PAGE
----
(1 to 100) ! random:integer(50),
  fn($item, $pos) { . >= 10 }
)
Computes at most 100 random integers, but stops if an integer is smaller than 10.

fn:intersperse

Added: New 4.0 function, replacing util:intersperse.

Signature
fn:intersperse(
  $input      as item()*,
  $separator  as item()*
) as item()*
SummaryInserts a $separator between each item of $input. Equivalent to:
head($input), tail($input) ! ($separator, .)
Examples
(1 to 3)
=> intersperse('|')
=> string-join()
Result: '1|2|3'
intersperse((<_>1</_>, <_>2</_>, <_>3</_>), '; ')
Inserts semicolon strings between the three input items.

fn:replicate

Added: New 4.0 function, replacing util:replicate.

Signature
fn:replicate(
  $input  as item()*,
  $count  as xs:nonNegativeInteger
) as item()*
SummaryEvaluates $input and returns the result $count times.
Examples
replicate('A', 3)
Result: 'A', 'A', 'A'
let $nodes := replicate(<node/>, 2)
return $nodes[1] is $nodes[2]
true is returned, as two instances of the same node are returned.

fn:void

Added: New 4.0 function, replacing prof:void.

Signature
fn:void(
  $input  as item()*
) as empty-sequence()
SummaryAbsorbs $input and returns an empty sequence. This function is helpful if some (often nondeterministic or side-effecting) code needs to be evaluated and if the resulting value is not required
Examples
void(fetch:binary('http://my.rest.service'))
Performs an HTTP request and ignores the result.

Aggregrations

fn:highest

Added: New 4.0 function.

Signature
fn:highest(
  $input      as item()*,
  $collation  as xs:string?                       := fn:default-collation(),
  $key        as fn(item()) as xs:anyAtomicType*  := fn:data#1
) as item()*
SummaryReturns those items from $input for which $key produces the highest value, using the specified $collation for strings.
Examples
highest(8 to 12)
Result: 12
highest(98 to 102, key := string#1)
Result: 99
highest(1 to 7, (), fn { . idiv 3 })
Result: 6, 7

fn:lowest

Added: New 4.0 function.

Signature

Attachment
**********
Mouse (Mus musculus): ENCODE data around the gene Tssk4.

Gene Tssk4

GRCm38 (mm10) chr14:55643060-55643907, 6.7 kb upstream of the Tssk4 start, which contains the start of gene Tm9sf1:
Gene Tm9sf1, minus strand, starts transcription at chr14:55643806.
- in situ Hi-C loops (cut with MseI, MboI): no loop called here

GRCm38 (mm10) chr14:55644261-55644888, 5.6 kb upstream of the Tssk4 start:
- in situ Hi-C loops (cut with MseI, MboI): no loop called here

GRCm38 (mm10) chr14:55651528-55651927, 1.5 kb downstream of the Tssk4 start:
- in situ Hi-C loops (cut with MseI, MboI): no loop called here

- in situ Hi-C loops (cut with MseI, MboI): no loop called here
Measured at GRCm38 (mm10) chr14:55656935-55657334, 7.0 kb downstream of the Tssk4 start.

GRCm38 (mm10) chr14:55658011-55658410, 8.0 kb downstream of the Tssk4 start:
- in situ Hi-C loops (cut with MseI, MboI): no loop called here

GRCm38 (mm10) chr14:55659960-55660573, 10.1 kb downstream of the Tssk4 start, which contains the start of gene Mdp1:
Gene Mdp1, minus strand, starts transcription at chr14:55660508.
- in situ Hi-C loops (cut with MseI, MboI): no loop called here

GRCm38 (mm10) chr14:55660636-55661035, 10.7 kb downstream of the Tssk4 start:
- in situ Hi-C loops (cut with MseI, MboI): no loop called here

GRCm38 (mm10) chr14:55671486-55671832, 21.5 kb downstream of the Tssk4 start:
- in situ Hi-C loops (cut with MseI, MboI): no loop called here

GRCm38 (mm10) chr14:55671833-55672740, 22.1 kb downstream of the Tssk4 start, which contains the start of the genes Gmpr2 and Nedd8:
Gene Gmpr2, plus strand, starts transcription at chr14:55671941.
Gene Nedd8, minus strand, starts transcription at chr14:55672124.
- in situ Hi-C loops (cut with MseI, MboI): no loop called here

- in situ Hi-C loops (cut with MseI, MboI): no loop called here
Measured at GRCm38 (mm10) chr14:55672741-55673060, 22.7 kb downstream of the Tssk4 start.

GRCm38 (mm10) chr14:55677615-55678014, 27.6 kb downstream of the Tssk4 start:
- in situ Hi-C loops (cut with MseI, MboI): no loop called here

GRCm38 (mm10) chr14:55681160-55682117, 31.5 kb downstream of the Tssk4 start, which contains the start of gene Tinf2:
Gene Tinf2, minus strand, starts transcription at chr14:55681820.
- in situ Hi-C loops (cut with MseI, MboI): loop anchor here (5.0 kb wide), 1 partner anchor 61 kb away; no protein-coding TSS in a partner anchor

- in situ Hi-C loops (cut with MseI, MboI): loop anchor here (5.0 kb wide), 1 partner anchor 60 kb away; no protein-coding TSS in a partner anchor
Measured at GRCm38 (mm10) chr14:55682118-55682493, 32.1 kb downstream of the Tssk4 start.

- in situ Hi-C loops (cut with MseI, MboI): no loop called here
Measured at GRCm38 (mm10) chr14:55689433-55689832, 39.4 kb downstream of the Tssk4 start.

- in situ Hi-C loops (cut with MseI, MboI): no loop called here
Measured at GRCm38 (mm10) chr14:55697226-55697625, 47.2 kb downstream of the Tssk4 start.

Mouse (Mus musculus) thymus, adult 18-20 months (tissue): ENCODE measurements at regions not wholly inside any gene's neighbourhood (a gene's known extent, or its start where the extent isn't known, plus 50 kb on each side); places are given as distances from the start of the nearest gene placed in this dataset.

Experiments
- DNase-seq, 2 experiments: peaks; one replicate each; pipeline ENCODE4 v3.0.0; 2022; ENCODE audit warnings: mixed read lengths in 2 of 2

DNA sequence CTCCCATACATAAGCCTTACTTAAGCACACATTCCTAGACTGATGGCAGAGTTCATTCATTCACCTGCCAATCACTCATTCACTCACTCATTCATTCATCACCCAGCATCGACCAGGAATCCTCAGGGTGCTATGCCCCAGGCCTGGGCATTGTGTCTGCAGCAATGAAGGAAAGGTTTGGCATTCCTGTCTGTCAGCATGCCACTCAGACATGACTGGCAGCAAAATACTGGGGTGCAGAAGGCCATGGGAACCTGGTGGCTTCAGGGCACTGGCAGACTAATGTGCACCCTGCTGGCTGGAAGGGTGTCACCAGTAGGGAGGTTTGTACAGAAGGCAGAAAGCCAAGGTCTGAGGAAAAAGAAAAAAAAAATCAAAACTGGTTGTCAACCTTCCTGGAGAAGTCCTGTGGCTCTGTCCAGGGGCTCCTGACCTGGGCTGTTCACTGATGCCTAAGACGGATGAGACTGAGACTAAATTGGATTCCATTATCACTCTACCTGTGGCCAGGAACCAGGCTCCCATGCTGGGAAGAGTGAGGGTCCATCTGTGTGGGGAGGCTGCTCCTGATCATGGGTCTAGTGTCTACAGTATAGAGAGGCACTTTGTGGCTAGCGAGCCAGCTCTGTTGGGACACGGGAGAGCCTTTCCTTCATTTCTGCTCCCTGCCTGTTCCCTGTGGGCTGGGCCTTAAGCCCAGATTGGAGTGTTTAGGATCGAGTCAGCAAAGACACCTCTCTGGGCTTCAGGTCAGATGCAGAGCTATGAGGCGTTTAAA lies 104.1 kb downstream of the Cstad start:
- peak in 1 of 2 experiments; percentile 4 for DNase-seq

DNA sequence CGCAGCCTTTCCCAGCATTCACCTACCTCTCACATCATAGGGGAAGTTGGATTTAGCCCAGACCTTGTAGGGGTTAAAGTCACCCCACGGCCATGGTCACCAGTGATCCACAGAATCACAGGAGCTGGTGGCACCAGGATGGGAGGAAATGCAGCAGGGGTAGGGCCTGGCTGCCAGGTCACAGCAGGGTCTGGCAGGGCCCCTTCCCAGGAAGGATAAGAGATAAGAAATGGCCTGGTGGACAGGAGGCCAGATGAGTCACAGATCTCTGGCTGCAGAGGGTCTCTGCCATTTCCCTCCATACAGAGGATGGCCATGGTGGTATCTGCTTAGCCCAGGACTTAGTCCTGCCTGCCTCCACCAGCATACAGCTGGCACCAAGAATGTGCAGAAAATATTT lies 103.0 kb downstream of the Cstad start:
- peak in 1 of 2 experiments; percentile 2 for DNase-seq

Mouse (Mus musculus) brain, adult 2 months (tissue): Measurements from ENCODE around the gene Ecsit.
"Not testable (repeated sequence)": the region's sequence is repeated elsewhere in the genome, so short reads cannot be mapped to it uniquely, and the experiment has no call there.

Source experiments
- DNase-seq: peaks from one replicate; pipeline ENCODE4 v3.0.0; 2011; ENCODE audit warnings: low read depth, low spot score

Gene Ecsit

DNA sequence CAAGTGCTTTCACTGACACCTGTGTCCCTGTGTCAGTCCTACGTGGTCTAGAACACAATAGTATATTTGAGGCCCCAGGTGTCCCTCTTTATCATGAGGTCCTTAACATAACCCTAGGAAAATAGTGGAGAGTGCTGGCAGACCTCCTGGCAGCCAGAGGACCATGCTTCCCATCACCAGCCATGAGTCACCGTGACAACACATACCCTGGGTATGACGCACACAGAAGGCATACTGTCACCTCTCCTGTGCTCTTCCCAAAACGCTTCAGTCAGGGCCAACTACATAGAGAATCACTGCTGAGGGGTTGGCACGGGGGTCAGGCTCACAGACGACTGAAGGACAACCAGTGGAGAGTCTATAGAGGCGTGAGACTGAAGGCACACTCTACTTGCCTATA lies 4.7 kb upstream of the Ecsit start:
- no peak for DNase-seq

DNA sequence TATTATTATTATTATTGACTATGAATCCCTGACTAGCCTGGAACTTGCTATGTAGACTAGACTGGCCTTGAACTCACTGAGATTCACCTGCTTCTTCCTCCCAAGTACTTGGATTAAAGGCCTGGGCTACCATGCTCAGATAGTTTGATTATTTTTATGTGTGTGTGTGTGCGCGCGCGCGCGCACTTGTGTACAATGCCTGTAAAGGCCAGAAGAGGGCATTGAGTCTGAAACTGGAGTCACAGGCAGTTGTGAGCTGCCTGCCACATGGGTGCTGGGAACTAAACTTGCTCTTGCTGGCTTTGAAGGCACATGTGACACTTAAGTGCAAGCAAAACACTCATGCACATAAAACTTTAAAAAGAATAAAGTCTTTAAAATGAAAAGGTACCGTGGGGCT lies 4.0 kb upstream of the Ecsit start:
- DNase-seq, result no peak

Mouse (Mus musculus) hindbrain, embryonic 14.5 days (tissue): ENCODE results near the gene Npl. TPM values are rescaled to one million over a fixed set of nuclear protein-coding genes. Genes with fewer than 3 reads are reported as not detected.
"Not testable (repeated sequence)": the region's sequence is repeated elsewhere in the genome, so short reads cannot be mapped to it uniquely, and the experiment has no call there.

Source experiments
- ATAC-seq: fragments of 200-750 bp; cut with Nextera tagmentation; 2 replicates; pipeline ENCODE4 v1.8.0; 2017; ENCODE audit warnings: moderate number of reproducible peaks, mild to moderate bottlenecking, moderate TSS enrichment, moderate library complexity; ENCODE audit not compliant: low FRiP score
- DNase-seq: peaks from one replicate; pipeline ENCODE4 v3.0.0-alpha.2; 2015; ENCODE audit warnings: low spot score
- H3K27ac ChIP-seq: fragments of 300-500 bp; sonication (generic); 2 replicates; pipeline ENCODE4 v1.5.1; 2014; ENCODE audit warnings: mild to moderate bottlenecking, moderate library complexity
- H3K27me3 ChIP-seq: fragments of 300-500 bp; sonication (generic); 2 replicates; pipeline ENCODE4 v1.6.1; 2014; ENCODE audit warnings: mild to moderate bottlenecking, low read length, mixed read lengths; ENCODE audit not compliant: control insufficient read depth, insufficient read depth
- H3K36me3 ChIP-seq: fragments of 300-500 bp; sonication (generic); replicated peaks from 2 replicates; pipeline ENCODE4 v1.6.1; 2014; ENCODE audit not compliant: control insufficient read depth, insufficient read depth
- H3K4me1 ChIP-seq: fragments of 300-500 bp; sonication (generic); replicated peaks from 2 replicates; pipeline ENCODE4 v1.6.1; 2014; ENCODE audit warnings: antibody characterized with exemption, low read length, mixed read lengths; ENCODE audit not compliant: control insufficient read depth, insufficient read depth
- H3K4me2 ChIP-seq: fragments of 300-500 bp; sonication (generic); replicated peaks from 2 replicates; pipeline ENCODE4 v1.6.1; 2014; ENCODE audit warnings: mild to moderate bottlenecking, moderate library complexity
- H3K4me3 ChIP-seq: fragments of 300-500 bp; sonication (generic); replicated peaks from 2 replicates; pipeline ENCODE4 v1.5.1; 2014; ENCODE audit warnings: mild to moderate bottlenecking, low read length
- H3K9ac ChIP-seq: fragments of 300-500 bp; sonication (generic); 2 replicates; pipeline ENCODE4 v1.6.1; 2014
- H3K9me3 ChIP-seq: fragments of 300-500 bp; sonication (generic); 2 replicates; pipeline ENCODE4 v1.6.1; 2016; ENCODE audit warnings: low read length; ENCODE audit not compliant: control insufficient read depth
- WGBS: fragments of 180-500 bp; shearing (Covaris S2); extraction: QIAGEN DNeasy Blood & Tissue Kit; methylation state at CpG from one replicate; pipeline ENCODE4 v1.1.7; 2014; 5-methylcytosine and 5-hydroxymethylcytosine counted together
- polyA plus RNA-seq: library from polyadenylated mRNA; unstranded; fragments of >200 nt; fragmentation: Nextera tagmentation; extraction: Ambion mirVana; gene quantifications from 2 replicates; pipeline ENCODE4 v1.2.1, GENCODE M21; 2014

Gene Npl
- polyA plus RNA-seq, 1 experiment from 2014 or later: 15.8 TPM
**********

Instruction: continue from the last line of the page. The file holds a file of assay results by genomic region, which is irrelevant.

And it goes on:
fn:lowest(
  $input      as item()*,
  $collation  as xs:string?                       := fn:default-collation(),
  $key        as fn(item()) as xs:anyAtomicType*  := fn:data#1
) as item()*
SummaryReturns those items from $input for which $key produces the lowest value, using the specified $collation for strings.
Examples
lowest(8 to 12)
Result: 8
lowest(98 to 102, key := string#1)
Result: 100
lowest(1 to 7, (), fn { . idiv 3 })
Result: 1, 2

fn:duplicate-values

Added: New 4.0 function, replacing util:duplicates.

Signature
fn:duplicate-values(
  $values     as xs:anyAtomicType*,
  $collation  as xs:string?         := fn:default-collation()
) as xs:anyAtomicType*
SummaryReturns all values that appear in $values more than once. If no $collation is specified, the function is equivalent to:
for $group in $values
group by $value := $group
where count($group) > 1
return $value
Examples
duplicate-values((1, 2, 3, 1.0, 1e0))
Result: 1
duplicate-values(1 to 100)
Result: ()
let $ids := duplicate-values(//@id)
where exists($ids)
return error((), 'Duplicate IDs found: ' || string-join($ids, ', '))
Raises an error for duplicates in a sequence.

fn:partition

Added: New 4.0 function.

Signature
fn:partition(
  $input       as item()*,
  $split-when  as fn(item()*, item(), xs:integer) as xs:boolean
) as array(item())*
SummaryPartitions the $input into a sequence of non-empty arrays, starting a new partition when $split-when is true for a tested item.
Examples
partition((1 to 5), fn($seq) { count($seq) = 2 })
Result: [ 1, 2 ], [ 3, 4 ], [ 5 ]
partition(
  ('Anita', 'Anne', 'Barbara', 'Catherine', 'Christine'), 
  fn($partition, $next) {
    substring(head($partition), 1, 1) ne substring($next, 1, 1)
  }
)
The result:
[ 'Anita', 'Anne' ],
[ 'Barbara' ],
[ 'Catherine', 'Christine' ]

Input

fn:parse-integer

Added: New 4.0 function.

Signature
fn:parse-integer(
  $value  as xs:string,
  $radix  as xs:integer?  := 10
) as xs:integer